A: If you need to paint outside with latex paint when temperatures are moving up and down like a yo-yo, I suggest you use one of the latex like Duration, Resilience, or SuperPaint. These products can be applied and will cure at lower temperatures, as low as 35° F. Traditional latex-based paints need temperatures above 60° F to cure properly. Warmer temperatures are needed to allow the latex particles to coalesce, or melt together. That is why the spring and fall can be tricky times to paint outside. A common mistake is to paint when the daytime high temperature gets above 60° F and the nighttime temperatures get much cooler because dew forms on almost everything as soon as the sun goes down. Even though the temperature was OK at the time of application, the paint can stop coalescing. This permits moisture to get into the uncured paint film allowing certain ingredients to come to the surface when the moisture evaporates, causing surface staining and possible adhesion problems.
Q: When painting outside, how long does the temperature need to stay in the suggested range? Some people say it's okay to paint all day, even if the temperature is above the minimum recommendation for only an hour or so.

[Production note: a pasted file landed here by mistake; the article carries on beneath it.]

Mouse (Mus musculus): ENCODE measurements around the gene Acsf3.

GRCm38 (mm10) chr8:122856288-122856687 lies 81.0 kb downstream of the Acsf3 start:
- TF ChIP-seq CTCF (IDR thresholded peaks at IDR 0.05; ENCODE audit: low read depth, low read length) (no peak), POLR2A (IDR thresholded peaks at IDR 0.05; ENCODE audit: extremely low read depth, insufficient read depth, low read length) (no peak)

A: Ideally, the temperature should be in the suggested range and above the dew point for at least 48 hours after application. Colder temperatures and moisture on the surface will not allow a paint film to form properly. This will shorten the life expectancy of the paint and could cause surfactant leaching, mildew growth, frosting, and adhesion problems. When the forecasters predict changing temperatures that may drop below the normal recommendation of 50° F for latex paint, consider using a house paint that can be applied and will cure at temperatures as low as 35° F. This will give you the opportunity to extend your painting season by as much as two months in most areas of the country.